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Reading Tips & Conversation Starters

Talking to your child about neurodiversity might seem like a daunting task, but it doesn't need to be.

Brains are wired differently and the more we normalise this from a young age, the more inclusive the world will be.

While reading Billy's Brain, you may like to consider these ideas  for opening up the conversation as you read through the story. Let the conversation flow as naturally as possible.

If it doesn't feel right to talk about the name of a diagnosis (such as autism) just yet, you can still start talking to the child about their differences in a positive and empowering way.

Pages 1-4:

The things that I like/don't like 

  1. What are three things that you like? Why?

  2.  Can you draw a picture of something you like?

  3. What are three things you don’t like? Why?

  4. Can you draw a picture of something you don’t like?


Strategies To Consider

Reduce distractions in the environment where possible.

Use your child's name to gain their attention before giving them an instruction or asking a question.

Consider your child's interests, strengths and learning style.

Speak slowly and clearly. Use your voice by varying your pitch.

Use simple and specific language with an emphasis on key words. Key words are necessary for understanding.

Leave a pause between phrases and sentences. Give your child time to process what you have said.

Identify new vocabulary and explain it. Try to relate it back to the child's experiences.

Try to use a multi-sensory approach to word learning, e.g. use props, actions, visuals, etc.

Ask specific questions or ask your child to repeat the instruction to check that they have understood. Repeat or rephrase the the question if they haven’t understood.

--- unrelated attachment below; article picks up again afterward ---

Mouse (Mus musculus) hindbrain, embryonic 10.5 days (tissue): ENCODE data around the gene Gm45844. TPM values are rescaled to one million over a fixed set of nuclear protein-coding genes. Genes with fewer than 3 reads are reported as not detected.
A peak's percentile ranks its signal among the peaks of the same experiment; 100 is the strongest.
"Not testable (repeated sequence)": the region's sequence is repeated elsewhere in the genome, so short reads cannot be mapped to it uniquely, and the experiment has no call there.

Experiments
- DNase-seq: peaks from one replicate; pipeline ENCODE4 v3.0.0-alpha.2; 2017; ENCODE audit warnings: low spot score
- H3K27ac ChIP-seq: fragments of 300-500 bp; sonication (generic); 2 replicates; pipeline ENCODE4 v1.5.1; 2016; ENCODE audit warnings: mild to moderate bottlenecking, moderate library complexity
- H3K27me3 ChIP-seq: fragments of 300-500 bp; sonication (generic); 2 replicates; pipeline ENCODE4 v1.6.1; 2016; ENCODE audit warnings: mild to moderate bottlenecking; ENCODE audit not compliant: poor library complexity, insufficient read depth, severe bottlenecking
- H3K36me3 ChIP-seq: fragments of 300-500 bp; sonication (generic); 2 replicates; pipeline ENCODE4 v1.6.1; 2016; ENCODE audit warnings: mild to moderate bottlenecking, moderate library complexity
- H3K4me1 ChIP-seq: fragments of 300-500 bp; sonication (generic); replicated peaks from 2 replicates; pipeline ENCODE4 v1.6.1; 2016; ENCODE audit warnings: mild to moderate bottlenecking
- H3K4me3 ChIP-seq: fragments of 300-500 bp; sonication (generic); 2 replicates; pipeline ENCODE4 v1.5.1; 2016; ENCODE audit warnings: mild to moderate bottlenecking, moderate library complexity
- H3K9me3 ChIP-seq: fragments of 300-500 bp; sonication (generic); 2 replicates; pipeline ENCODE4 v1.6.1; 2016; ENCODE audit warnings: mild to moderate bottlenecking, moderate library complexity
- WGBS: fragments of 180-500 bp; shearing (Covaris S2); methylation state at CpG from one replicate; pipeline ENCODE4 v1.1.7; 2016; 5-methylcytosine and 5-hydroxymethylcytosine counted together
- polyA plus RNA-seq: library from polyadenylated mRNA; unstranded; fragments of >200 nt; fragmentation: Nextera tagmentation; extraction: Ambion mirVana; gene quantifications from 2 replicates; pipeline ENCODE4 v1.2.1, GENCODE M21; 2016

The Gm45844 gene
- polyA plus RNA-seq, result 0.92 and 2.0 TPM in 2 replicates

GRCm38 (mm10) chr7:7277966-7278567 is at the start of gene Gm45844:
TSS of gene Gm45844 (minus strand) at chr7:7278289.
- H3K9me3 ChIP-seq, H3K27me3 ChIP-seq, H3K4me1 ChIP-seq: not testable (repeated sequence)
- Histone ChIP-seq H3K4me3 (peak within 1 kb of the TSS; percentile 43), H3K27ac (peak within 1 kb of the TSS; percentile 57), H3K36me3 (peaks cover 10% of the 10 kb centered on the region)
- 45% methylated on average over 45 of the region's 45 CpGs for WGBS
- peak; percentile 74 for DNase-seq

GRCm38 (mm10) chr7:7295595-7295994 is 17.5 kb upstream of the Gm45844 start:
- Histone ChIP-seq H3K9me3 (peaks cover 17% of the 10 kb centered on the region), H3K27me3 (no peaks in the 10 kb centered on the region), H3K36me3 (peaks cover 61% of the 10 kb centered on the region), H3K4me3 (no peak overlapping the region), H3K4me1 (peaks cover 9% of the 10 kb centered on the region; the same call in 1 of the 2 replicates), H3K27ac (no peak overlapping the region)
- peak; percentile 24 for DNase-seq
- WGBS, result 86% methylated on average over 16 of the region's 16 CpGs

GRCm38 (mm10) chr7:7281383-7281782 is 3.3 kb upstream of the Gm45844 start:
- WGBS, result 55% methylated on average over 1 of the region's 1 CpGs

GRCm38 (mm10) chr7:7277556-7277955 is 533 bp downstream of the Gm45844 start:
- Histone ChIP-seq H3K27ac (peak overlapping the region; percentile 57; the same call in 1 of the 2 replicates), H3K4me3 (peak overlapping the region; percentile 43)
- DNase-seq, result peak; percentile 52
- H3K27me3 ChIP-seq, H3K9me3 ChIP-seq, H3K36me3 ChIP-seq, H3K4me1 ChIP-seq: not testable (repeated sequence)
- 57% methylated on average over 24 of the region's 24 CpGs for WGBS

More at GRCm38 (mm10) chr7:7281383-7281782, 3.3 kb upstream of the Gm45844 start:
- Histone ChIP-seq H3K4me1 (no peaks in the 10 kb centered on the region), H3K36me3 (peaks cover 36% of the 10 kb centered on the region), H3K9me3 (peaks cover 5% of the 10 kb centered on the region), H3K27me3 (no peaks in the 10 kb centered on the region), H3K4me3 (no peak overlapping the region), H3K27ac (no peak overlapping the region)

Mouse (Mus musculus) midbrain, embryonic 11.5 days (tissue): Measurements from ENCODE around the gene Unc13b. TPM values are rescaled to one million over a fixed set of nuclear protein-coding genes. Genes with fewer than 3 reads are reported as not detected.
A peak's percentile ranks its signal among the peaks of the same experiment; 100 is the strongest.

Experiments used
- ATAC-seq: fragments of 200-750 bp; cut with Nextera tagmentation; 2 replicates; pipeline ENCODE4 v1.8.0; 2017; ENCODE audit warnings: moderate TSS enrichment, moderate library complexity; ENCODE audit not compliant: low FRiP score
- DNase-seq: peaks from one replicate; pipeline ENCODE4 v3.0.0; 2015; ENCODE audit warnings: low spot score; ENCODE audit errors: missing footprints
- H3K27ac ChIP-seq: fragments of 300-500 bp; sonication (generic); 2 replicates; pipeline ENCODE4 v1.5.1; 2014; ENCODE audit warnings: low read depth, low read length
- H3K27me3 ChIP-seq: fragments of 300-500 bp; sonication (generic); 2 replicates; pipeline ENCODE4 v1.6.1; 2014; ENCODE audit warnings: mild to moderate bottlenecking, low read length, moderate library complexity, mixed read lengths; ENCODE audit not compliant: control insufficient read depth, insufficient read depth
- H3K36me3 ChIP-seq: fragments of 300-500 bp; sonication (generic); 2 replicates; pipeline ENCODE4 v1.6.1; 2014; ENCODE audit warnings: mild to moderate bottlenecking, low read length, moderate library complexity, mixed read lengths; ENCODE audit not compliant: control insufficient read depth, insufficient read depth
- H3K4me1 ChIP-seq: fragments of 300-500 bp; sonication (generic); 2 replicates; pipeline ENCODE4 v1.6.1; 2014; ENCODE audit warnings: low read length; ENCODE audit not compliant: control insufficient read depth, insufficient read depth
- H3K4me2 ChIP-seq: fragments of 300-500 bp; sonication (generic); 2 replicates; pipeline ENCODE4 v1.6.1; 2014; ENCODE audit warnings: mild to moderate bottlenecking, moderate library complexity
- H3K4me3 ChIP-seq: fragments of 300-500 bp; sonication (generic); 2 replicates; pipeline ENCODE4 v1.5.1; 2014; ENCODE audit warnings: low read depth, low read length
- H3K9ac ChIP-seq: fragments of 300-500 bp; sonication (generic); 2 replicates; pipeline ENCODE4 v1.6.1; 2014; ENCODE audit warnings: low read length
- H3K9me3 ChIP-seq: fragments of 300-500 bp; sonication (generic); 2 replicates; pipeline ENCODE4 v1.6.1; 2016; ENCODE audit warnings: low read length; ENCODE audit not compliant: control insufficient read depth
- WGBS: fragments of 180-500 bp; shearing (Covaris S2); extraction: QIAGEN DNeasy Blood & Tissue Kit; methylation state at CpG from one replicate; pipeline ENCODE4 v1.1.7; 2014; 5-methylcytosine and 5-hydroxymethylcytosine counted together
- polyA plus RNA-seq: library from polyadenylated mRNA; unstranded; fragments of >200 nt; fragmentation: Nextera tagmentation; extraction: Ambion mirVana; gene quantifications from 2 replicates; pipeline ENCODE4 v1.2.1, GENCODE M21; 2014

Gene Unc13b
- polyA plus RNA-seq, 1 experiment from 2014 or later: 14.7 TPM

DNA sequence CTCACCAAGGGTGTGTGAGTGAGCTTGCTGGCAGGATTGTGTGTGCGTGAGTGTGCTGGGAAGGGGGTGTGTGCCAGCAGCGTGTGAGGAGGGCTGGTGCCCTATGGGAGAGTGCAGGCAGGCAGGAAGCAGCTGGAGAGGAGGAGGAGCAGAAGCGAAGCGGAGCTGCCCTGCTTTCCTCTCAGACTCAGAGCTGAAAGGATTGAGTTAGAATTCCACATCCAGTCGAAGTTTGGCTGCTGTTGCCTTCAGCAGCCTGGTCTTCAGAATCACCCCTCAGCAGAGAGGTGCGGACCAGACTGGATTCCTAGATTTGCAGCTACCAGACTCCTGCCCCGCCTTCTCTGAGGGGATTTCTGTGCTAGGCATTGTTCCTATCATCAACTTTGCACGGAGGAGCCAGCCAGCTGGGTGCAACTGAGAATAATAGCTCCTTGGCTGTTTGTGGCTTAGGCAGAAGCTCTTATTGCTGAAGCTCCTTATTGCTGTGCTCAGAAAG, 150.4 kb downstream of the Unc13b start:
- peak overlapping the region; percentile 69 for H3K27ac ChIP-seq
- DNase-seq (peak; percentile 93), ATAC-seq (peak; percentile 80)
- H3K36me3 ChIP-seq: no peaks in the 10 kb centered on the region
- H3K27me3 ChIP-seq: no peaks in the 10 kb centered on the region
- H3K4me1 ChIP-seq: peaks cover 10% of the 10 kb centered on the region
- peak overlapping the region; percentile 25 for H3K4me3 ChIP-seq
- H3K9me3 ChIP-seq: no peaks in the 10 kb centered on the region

Use expectant pauses to give your child a turn to talk.


Use sentence expansion - Repeat what your child says back to them and add a word or phrase to give your child a model of the sentence.


If your child has difficulty contributing or responding verbally, either:

Allow non-speaking responses e.g. pointing, using a gesture/action to stand for something.

Use Sentence Completion - You start a sentence for your child and give them space to complete it.

Use Scaffolding Questions - Ask "who", "what", "where", "when" questions and model a sentence for them.

Give a "forced alternative" – meaning, give the child two options of what they could say and allow them the choice, rather than giving them the answer. E.g. Do you want to write about this or draw about it? Is Billy's hair brown or blonde?


If your child responds well to praise, give specific and immediate praise for contributions. Even if they weren't 100% correct, you can say “Well done for trying to….”

If your child does not wish to engage in an in depth conversation that is challenging at the given moment in time, it is important that you give them space. Chances are they are absorbing what is being said in the story and may not wish to elaborate. Please respect this. Remember, you can read the book together as many times as you like! It isn't expected that you would utilise all of these strategies in one day.


Special thanks to Liza, Speech Pathologist at at
Chat Well Allied Health, for her assistance with developing these tips!

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